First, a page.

How to Work with Stock Imagery in Graphic Design

How to Work with Stock Imagery in Graphic Design

Stock images should be viewed as an absolute lifeline for graphic designers. And they should never be dismissed as an easy way out. You see, not everyone can be an absolute master with the camera and there’s few people who can find a crowd of 500 people at short notice to photograph.

But what exactly is stock imagery and how should you work with it?

The Lowdown on Stock Images

A photographer (or designer) creates generic images which can be related to specific themes e.g. a shot of a crowded theatre would be linked to a keyword of ‘audience’.

The artist then sells these images (or sets up a royalties package) to distribution companies such as Shutterstock, Bigstockphoto and Gettyimages.

These distribution companies then offer these photos to all and sundry for a small price. There’s no limit to the amount of times they can be sold and there are usually no copyright issues, but please make sure you always check the small print before using them!

When Should You Use Stock Images?

As I touched upon earlier, stock images make for a highly advantageous option when time’s working against you. And, of course, everyone’s going to be limited by their environment e.g. a designer based in Kenya is going to be hard pressed to find a polar bear to snap!

You also need to take into account the client’s budget when deciding on image options. If they’re a huge, multi global organisation then it’s more than likely that they’re willing to pay for a professional photographer to get involved.

If, however, it’s a local kebab shop just wanting some work done on their shop hoardings and menus, then stock images offer a fantastic money saving option. Stock images are never going to break the bank and range from free (my particular favourites) up to around £10.00.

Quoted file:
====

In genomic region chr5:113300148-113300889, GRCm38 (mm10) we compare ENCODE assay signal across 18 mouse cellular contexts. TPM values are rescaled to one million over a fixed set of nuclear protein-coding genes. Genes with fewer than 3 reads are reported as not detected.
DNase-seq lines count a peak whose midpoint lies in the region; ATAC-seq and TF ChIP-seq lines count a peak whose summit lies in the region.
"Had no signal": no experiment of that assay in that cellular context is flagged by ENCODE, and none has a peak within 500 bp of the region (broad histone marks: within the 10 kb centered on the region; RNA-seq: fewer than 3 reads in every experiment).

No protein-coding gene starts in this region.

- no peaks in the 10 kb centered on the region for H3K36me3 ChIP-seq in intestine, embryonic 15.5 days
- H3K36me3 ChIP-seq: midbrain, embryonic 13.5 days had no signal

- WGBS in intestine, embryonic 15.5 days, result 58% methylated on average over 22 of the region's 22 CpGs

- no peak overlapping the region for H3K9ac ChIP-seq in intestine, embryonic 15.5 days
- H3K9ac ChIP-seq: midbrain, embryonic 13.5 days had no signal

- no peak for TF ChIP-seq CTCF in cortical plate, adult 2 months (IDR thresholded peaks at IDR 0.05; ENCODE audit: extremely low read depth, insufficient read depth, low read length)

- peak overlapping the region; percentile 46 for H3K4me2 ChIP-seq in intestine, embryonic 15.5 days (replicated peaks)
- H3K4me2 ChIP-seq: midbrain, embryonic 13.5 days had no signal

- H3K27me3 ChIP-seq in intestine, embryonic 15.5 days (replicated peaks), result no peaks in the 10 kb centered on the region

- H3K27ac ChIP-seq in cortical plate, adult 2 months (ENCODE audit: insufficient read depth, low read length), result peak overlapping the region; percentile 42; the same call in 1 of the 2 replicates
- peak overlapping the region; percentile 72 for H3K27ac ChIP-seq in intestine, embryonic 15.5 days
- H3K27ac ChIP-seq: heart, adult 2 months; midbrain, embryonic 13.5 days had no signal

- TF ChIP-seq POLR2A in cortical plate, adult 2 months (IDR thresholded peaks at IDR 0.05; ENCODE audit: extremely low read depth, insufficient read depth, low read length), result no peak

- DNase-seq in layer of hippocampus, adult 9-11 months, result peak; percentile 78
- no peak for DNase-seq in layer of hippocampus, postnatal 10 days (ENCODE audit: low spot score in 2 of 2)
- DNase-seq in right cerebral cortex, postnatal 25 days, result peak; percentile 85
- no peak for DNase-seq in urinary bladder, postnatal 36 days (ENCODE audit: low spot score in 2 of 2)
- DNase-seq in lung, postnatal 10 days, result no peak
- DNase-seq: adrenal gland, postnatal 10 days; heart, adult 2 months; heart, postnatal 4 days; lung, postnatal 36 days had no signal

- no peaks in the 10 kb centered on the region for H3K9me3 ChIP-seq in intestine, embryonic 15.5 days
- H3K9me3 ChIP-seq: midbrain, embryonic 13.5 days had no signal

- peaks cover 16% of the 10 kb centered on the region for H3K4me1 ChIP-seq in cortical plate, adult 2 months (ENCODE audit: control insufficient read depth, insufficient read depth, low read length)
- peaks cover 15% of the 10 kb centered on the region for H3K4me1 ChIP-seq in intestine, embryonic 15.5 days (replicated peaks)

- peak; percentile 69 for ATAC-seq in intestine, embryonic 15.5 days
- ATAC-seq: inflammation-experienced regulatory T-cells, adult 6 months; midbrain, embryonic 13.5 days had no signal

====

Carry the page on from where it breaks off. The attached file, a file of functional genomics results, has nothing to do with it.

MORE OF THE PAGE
How to Use Stock Images Effectively

First and foremost, you should always make sure that the stock image satisfies your client’s needs. It’s no good going for the old “Well, a picture of two men in an office kinda conveys the essence of customer service” because, it doesn’t. It’s just two men in an office, not a distillation of going the extra mile for a customer!

You also need to understand your client’s profile in order to promote the right image for them. Say, for example, it’s a holiday company which specialises in holidays for the over 60s, you wouldn’t, in a million years, pepper your designs full of clubbing 20-somethings – believe me, I’ve seen this done. Instead, keep things relatable for the client’s audience, e.g. a relaxing boat ride.

If you’re working on large designs such as the background for a website then you’re in luck as stock images can easily help weave an interesting background. However, as with all large imagery you’re going to want to get as high a quality as possible. Luckily, most stock photo distributors sell their images in a variety of sizes, so it’s unlikely you’ll miss out on that perfect image.

The perfect image, though, can often fall down at the final hurdle due to size or colour issues. Now, this doesn’t have to be an issue assuming the copyright for the image allows you to manipulate the image for your needs.

The most obvious quick fix for size issues is resizing and cropping as long as the proportions aren’t stretched out of recognition. And most colour issues such as shading, tones, contrast etc. can be sorted in Photoshop.

What Are the Drawbacks to Stock Images?

Although each and every stock image is a unique design, they’re available to every man and his dog to purchase and use.

As a result you’ll find that you run the risk of quite innocently designing something that’s been seen before. This could be embarrassing for your client, so I’d always suggest at least checking their main competitors to avoid this calamitous possibility.

Stock images also have a generic feel rather than that specific message you’re looking to deliver. Frustratingly, I’ve spent far too many hours endlessly searching through stock images to find images which suit a client’s needs.

Take the ‘audience’ example from earlier; did you know just how many different types of audience you can have?! There are hundreds and this makes for a painstaking search!

And then you have to find one with the right dimensions to fit your needs, so you may have to start searching for that needle in a haystack all over again.

Stock imagery is, in my opinion, a veritable booty of opportunity for graphic designers, but it has to be handled correctly to give professional results. Let me know about your experiences with stock images in the comments below!

GRAPHIC DESIGNER IN LONDON

 

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